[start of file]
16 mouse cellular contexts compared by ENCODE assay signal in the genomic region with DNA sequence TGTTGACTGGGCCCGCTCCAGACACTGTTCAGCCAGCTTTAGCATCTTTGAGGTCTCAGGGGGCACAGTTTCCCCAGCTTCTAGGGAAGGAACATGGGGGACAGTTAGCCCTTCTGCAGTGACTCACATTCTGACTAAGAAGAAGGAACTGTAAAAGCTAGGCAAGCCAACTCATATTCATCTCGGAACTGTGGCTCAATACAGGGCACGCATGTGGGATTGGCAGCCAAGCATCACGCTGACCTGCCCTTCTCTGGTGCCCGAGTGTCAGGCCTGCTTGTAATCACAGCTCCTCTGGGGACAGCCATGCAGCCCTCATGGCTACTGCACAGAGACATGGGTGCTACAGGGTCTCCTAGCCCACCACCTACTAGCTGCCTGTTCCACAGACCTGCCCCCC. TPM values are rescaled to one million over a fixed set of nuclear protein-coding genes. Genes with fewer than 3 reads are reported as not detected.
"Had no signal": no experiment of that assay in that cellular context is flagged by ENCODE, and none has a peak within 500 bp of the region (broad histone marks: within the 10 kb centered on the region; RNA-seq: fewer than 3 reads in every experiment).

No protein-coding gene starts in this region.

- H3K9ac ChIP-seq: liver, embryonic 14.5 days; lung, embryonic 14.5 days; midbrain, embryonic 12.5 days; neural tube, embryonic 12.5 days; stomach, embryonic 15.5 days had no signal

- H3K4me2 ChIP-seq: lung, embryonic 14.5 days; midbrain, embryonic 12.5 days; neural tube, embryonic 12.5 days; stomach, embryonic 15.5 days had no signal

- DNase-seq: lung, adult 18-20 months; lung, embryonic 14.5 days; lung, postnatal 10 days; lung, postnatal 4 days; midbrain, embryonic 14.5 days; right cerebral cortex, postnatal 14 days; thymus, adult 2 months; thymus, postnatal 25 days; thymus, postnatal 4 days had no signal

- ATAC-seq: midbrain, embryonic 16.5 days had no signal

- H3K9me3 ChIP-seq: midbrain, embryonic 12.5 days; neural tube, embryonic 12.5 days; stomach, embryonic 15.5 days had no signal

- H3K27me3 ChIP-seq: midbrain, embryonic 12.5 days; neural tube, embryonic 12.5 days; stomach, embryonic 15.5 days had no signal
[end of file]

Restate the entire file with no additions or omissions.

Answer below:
16 mouse cellular contexts compared by ENCODE assay signal in the genomic region with DNA sequence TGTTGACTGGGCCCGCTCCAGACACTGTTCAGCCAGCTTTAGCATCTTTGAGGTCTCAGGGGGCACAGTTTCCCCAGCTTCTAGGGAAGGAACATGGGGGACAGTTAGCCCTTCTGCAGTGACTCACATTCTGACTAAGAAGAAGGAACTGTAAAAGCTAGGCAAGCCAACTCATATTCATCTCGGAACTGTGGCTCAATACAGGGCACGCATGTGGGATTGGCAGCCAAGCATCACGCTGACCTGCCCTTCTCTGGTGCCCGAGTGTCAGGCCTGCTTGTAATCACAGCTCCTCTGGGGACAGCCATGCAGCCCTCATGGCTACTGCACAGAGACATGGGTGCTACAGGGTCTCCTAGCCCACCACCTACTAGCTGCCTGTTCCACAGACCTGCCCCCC. TPM values are rescaled to one million over a fixed set of nuclear protein-coding genes. Genes with fewer than 3 reads are reported as not detected.
"Had no signal": no experiment of that assay in that cellular context is flagged by ENCODE, and none has a peak within 500 bp of the region (broad histone marks: within the 10 kb centered on the region; RNA-seq: fewer than 3 reads in every experiment).

No protein-coding gene starts in this region.

- H3K9ac ChIP-seq: liver, embryonic 14.5 days; lung, embryonic 14.5 days; midbrain, embryonic 12.5 days; neural tube, embryonic 12.5 days; stomach, embryonic 15.5 days had no signal

- H3K4me2 ChIP-seq: lung, embryonic 14.5 days; midbrain, embryonic 12.5 days; neural tube, embryonic 12.5 days; stomach, embryonic 15.5 days had no signal

- DNase-seq: lung, adult 18-20 months; lung, embryonic 14.5 days; lung, postnatal 10 days; lung, postnatal 4 days; midbrain, embryonic 14.5 days; right cerebral cortex, postnatal 14 days; thymus, adult 2 months; thymus, postnatal 25 days; thymus, postnatal 4 days had no signal

- ATAC-seq: midbrain, embryonic 16.5 days had no signal

- H3K9me3 ChIP-seq: midbrain, embryonic 12.5 days; neural tube, embryonic 12.5 days; stomach, embryonic 15.5 days had no signal

- H3K27me3 ChIP-seq: midbrain, embryonic 12.5 days; neural tube, embryonic 12.5 days; stomach, embryonic 15.5 days had no signal